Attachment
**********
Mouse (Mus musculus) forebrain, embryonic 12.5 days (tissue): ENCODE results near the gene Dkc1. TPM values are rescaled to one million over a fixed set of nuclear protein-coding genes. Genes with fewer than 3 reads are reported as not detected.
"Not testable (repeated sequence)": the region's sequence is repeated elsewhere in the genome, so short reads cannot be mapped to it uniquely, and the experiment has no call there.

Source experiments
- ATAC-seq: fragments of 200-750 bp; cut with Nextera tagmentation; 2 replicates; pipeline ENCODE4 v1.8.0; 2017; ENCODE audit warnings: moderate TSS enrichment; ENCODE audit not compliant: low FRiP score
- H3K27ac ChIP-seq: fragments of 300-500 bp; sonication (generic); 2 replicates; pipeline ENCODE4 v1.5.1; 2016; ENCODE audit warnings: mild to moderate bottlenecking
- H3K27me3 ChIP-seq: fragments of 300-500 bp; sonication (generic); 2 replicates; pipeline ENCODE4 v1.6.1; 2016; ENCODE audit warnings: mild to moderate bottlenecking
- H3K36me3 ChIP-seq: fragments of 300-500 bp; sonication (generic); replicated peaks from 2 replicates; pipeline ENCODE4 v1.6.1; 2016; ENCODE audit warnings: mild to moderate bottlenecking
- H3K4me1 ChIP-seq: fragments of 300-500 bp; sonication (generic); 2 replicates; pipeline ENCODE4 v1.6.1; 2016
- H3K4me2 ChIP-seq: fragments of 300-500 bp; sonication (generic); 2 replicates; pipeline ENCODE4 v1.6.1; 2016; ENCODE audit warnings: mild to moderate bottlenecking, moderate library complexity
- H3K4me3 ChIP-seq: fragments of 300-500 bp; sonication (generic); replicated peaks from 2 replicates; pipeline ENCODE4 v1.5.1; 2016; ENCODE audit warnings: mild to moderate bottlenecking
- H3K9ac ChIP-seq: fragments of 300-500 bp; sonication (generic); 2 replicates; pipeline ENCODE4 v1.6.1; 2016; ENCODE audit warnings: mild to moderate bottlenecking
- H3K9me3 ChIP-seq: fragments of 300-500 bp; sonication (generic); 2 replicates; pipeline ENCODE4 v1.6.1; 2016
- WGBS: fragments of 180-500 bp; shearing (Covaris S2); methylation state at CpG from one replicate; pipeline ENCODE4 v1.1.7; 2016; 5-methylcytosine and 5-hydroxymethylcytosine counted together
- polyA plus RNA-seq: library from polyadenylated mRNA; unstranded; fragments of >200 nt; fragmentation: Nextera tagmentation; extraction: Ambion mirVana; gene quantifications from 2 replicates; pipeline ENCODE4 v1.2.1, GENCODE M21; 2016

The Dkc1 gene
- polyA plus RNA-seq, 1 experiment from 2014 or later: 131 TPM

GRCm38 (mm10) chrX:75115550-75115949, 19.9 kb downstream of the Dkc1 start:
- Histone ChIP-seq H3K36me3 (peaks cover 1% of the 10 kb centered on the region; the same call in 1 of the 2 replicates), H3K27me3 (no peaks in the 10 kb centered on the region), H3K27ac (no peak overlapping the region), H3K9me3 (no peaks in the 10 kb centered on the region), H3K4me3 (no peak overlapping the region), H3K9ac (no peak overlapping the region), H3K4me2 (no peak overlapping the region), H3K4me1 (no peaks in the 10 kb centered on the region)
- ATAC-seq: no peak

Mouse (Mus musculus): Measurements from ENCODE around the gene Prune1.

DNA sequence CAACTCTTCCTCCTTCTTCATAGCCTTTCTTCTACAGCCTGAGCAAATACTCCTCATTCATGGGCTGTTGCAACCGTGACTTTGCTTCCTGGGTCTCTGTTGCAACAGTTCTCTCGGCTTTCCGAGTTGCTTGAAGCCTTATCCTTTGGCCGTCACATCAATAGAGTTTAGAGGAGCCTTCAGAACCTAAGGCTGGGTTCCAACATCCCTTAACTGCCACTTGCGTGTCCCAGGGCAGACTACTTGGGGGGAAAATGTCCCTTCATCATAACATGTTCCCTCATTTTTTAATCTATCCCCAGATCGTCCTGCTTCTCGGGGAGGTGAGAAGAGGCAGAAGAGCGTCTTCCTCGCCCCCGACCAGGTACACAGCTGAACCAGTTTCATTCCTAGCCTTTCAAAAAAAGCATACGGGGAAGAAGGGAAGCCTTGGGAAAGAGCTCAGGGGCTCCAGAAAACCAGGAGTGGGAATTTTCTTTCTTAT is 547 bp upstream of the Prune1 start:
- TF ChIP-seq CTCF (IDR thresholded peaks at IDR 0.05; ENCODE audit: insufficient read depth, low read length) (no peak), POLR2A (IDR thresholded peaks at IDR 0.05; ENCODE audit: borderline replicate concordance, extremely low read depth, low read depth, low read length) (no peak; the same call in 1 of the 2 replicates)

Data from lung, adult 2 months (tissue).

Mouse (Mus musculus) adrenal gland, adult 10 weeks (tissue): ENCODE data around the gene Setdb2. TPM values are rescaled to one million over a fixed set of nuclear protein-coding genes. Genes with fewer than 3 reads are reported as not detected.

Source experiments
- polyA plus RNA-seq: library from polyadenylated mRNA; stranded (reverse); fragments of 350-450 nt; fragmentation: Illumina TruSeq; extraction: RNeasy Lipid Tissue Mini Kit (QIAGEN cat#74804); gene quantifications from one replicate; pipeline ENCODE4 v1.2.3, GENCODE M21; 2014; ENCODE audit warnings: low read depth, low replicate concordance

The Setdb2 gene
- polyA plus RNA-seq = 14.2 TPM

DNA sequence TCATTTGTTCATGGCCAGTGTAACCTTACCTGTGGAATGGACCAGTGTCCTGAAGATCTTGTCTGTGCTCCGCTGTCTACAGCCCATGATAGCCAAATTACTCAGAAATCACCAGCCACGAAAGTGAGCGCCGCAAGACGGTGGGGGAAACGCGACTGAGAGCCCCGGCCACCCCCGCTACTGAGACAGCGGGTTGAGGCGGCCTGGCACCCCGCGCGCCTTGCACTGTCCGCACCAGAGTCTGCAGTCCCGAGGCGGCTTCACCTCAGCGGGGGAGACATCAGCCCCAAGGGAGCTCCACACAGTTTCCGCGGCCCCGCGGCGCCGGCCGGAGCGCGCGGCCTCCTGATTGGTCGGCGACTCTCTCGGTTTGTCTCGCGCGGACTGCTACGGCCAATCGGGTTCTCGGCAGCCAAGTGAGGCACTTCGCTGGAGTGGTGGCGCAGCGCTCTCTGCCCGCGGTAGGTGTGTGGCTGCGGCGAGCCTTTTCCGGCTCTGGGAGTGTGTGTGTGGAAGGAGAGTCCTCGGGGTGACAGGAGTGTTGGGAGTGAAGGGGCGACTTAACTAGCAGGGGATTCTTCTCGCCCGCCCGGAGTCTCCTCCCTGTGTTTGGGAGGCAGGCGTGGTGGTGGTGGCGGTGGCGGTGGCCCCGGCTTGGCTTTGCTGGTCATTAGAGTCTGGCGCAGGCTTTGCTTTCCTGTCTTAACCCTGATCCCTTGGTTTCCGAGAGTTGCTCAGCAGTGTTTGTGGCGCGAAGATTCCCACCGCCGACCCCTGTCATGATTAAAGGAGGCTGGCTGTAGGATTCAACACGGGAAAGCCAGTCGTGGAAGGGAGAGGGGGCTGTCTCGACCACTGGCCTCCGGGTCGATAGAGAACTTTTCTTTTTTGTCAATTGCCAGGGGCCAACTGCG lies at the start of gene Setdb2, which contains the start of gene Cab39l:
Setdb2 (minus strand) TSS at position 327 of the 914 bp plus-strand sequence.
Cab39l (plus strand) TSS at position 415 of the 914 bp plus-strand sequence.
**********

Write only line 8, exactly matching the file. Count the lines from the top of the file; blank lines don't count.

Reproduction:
- H3K4me1 ChIP-seq: fragments of 300-500 bp; sonication (generic); 2 replicates; pipeline ENCODE4 v1.6.1; 2016